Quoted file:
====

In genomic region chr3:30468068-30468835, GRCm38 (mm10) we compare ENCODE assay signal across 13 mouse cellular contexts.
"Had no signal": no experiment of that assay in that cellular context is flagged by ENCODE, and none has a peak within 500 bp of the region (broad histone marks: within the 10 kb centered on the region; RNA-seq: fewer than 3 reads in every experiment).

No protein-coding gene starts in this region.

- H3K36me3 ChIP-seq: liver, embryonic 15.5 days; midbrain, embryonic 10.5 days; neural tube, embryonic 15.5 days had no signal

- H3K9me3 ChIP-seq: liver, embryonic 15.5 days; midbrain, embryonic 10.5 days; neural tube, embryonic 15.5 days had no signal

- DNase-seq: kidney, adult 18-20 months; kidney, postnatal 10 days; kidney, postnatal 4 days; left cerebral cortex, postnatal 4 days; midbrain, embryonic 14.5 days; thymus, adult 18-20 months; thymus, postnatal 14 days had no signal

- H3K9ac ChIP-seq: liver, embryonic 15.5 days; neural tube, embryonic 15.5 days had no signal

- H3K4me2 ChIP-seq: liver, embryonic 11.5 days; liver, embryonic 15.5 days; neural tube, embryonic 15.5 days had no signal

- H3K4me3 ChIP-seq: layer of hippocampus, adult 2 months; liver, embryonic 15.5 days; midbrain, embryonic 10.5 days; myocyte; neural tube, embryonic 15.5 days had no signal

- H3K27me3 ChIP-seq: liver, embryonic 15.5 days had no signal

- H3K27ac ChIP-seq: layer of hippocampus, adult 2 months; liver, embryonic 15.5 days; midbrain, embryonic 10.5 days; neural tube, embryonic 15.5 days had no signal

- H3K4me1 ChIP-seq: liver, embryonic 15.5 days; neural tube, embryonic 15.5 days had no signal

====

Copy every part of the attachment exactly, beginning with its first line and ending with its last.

In genomic region chr3:30468068-30468835, GRCm38 (mm10) we compare ENCODE assay signal across 13 mouse cellular contexts.
"Had no signal": no experiment of that assay in that cellular context is flagged by ENCODE, and none has a peak within 500 bp of the region (broad histone marks: within the 10 kb centered on the region; RNA-seq: fewer than 3 reads in every experiment).

No protein-coding gene starts in this region.

- H3K36me3 ChIP-seq: liver, embryonic 15.5 days; midbrain, embryonic 10.5 days; neural tube, embryonic 15.5 days had no signal

- H3K9me3 ChIP-seq: liver, embryonic 15.5 days; midbrain, embryonic 10.5 days; neural tube, embryonic 15.5 days had no signal

- DNase-seq: kidney, adult 18-20 months; kidney, postnatal 10 days; kidney, postnatal 4 days; left cerebral cortex, postnatal 4 days; midbrain, embryonic 14.5 days; thymus, adult 18-20 months; thymus, postnatal 14 days had no signal

- H3K9ac ChIP-seq: liver, embryonic 15.5 days; neural tube, embryonic 15.5 days had no signal

- H3K4me2 ChIP-seq: liver, embryonic 11.5 days; liver, embryonic 15.5 days; neural tube, embryonic 15.5 days had no signal

- H3K4me3 ChIP-seq: layer of hippocampus, adult 2 months; liver, embryonic 15.5 days; midbrain, embryonic 10.5 days; myocyte; neural tube, embryonic 15.5 days had no signal

- H3K27me3 ChIP-seq: liver, embryonic 15.5 days had no signal

- H3K27ac ChIP-seq: layer of hippocampus, adult 2 months; liver, embryonic 15.5 days; midbrain, embryonic 10.5 days; neural tube, embryonic 15.5 days had no signal

- H3K4me1 ChIP-seq: liver, embryonic 15.5 days; neural tube, embryonic 15.5 days had no signal